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The impact (and unforeseen benefits) of basketball training in a COVID-19 world

Kyle Beers of Northern Lights Basketball Academy says the pandemic has had a massive impact on how he trains players, and some of that impact is actually positive
Kyle Beers of Northern Lights Basketball Academy says the pandemic has had a massive impact on how he trains players, and some of that impact is actually positive. (Supplied)

Armed with a mandate to help promote physical literacy within youth in Greater Sudbury, Active Sudbury has partnered with to bring readers a series of updates from a variety of local sports, as groups search to find ways to help keep local children active, all while remaining compliant to both health protocols as well as the Return to Train/Play guidelines of their governing bodies.

Kyle Beers knew that the basketball training that he would be offering in the summer of 2020 would have to be different. What he did not realize was some of the unintended positive consequences of the alterations that were made, as the Northern Lights Basketball Academy brought their workouts directly to the driveways of their clients – quite literally.

“It turns out that parents were much more involved,” noted the local teacher, who launched this new venture in March of 2019 and has continued to expand, working hand in hand on some projects with coach Logan Stutz and the Sudbury Five. “A year ago, parents would drop the player off, go to do what they had to do, and then pick the player up.

“But here we are, in their driveway. If it was a morning session, they might be out on their front steps, watching their young athlete workout. We actually had numerous parents participate, getting right in there, doing the drills.

“We also formed a partnership with the city in order to use some of the parks to be able to work with kids who might live in an apartment complex, or with kids from families who might not have a home basketball net,” Beers said. “It was cool in the sense that we were able to reach a different group of young athletes that weren’t necessarily available before, strictly through gym rentals.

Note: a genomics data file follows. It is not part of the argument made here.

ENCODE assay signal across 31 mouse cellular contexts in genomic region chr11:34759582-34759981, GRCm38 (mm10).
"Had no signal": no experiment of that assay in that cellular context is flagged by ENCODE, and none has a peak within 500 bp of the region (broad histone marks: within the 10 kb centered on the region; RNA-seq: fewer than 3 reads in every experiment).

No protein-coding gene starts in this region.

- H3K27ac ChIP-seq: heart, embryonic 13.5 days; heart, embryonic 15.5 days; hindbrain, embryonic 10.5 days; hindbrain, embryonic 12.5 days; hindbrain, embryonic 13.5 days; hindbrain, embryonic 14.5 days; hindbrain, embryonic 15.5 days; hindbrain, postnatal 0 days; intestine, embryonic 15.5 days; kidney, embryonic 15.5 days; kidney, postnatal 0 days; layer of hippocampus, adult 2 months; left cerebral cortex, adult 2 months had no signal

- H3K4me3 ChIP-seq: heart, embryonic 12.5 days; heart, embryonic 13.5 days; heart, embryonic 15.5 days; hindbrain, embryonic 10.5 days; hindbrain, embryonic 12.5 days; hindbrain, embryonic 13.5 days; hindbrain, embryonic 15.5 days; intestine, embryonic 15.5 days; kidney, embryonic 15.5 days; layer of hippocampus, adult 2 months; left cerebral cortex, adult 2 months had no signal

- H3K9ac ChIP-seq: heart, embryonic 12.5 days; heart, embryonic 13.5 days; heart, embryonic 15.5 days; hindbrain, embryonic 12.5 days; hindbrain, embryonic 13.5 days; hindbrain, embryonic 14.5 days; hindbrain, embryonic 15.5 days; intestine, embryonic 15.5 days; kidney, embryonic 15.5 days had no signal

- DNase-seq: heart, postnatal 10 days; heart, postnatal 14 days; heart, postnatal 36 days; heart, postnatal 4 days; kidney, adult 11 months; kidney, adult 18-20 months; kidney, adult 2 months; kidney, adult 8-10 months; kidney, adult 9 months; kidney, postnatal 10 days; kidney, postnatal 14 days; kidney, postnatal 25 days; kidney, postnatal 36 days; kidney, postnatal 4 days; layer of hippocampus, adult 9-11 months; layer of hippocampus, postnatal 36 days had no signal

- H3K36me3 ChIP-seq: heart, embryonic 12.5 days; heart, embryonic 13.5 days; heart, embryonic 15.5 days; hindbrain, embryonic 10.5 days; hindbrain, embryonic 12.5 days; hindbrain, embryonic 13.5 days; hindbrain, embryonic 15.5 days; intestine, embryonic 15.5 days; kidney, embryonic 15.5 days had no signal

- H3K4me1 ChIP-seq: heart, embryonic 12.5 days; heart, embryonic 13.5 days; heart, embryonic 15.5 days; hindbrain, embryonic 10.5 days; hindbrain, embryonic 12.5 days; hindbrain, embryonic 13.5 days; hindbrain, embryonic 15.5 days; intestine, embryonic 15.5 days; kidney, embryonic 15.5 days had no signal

“That was eye-opening.”

With winter fast approaching, the topic of choice is facilities with many in the youth basketball community. Easily the largest basketball club in the area, the Sudbury Jam have historically relied upon access to school gymnasiums for practice time for their teams, an option that is simply not available, at the moment.

“Where we are at right now, heading into this winter, is that we have secured a local gymnasium (Sudbury Christian Academy) that is willing to do outside rentals with enhanced cleaning procedures,” said Beers. “Up here, it’s hard, because don’t have too many private facilities or multi-sport complexes.

“People have to get creative.”

With plenty of discussion currently underway and alternate venues beginning to emerge, Beers is confident that those involved with basketball locally can move ahead, cautiously, with athlete development. 

“What we are transitioning into is groups of eight to 10 athletes per coach, which is a comfortable number, especially if you are using a standard gym,” he said.

“You’ve got six rims, two halves, so you can still do social distancing. We’re just getting to the point of almost having full practices, just with no contact. There is a lot of skill development, one on one stuff, before we layer in passing and other teammates, where you can work on your spacing, your timing.

“I actually think as a (basketball) development trainer, it’s actually helpful the way it’s coming in, where we can focus on individual skills and then you layer in teammates and eventually competition. It’s the perfect model for training athletes, I feel.”

Though complete collaboration, across the board, in the basketball community might be a pipe-dream – as it likely would in pretty much every other sport around – Beers is optimistic that the current challenges can help bridge the gap.

“We are seeing new partnerships, people putting their heads together to help keep the sport alive and growing,” he said. “I know that people are talking and things are coming, and I don’t know that we would have seen this without Covid.” 

Randy Pascal is the founder of and a contributing sports writer for